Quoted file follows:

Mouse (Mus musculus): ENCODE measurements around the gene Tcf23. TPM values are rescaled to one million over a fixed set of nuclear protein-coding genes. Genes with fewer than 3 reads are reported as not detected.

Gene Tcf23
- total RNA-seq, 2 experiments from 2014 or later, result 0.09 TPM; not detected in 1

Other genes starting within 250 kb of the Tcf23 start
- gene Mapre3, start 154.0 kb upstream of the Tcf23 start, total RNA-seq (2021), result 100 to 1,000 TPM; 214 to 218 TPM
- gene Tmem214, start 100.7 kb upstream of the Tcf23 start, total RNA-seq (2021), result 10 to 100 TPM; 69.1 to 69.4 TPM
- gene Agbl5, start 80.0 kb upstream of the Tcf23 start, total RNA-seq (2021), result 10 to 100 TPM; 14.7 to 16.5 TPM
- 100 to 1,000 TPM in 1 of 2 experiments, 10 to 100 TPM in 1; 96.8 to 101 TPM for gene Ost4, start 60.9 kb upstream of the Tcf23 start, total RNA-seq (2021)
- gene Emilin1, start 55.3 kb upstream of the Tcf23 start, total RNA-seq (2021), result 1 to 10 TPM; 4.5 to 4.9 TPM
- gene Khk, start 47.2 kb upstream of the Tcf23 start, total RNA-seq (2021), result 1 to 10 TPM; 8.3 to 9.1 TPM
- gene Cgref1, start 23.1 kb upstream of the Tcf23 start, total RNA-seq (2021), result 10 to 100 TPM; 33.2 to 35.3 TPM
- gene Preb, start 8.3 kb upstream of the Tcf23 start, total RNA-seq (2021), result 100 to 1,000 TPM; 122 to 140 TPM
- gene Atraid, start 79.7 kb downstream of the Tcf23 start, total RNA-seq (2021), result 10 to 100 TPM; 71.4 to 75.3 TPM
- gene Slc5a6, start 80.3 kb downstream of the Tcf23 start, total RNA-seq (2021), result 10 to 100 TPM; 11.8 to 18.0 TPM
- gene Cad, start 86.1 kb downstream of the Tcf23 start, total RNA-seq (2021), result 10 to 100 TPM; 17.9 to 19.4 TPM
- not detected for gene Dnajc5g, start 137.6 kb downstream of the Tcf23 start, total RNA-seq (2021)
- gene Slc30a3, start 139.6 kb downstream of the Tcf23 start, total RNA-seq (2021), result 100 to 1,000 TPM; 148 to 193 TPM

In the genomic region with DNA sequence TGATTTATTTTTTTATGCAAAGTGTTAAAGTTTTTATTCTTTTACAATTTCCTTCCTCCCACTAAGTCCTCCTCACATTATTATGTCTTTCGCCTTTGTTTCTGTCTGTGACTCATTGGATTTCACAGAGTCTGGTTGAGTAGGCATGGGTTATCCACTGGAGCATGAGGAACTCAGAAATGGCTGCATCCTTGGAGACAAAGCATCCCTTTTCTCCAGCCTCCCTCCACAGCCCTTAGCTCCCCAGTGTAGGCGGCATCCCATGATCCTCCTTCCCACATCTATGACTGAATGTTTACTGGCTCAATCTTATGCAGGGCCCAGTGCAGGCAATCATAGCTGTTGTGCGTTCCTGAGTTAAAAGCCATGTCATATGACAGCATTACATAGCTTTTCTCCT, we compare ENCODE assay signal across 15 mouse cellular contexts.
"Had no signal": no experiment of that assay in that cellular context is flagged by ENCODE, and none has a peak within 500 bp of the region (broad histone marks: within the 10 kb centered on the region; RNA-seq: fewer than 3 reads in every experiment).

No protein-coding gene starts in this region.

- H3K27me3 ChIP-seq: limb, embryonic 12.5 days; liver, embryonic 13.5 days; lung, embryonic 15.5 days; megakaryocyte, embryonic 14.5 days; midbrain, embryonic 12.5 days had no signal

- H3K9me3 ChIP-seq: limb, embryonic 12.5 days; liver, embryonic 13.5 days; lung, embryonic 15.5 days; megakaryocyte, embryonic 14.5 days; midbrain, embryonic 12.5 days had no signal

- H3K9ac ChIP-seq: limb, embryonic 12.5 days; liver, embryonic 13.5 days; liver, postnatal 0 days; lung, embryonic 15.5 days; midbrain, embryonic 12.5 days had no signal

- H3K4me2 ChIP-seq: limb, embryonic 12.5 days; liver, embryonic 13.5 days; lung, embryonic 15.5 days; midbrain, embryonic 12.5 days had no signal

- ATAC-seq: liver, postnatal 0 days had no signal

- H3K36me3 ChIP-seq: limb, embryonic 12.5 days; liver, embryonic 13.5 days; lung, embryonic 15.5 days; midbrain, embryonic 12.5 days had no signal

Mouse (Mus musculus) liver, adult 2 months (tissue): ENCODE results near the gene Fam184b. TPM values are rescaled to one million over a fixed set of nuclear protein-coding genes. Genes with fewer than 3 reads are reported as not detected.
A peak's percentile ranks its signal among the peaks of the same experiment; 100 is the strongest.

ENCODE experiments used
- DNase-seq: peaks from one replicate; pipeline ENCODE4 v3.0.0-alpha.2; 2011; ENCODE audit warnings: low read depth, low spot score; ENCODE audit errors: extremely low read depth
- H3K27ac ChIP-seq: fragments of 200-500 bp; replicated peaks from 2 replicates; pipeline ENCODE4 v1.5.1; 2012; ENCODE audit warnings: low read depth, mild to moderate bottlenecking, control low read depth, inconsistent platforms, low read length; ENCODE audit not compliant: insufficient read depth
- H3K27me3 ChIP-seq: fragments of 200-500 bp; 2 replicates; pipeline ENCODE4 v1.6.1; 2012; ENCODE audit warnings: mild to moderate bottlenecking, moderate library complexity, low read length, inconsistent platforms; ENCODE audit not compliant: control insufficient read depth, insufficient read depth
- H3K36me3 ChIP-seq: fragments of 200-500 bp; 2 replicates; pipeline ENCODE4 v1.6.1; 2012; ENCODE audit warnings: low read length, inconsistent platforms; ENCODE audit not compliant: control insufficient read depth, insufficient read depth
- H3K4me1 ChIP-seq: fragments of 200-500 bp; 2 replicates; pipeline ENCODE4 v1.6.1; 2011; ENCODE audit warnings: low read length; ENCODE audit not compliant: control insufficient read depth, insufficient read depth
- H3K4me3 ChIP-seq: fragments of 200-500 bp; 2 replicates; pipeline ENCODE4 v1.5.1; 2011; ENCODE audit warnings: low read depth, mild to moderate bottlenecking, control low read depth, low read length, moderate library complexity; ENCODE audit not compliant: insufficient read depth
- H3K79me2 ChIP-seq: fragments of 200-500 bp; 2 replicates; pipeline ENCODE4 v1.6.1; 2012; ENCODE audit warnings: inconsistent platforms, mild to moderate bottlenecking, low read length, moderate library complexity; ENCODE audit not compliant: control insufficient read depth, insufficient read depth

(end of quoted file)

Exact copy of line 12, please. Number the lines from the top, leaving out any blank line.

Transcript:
- gene Preb, start 8.3 kb upstream of the Tcf23 start, total RNA-seq (2021), result 100 to 1,000 TPM; 122 to 140 TPM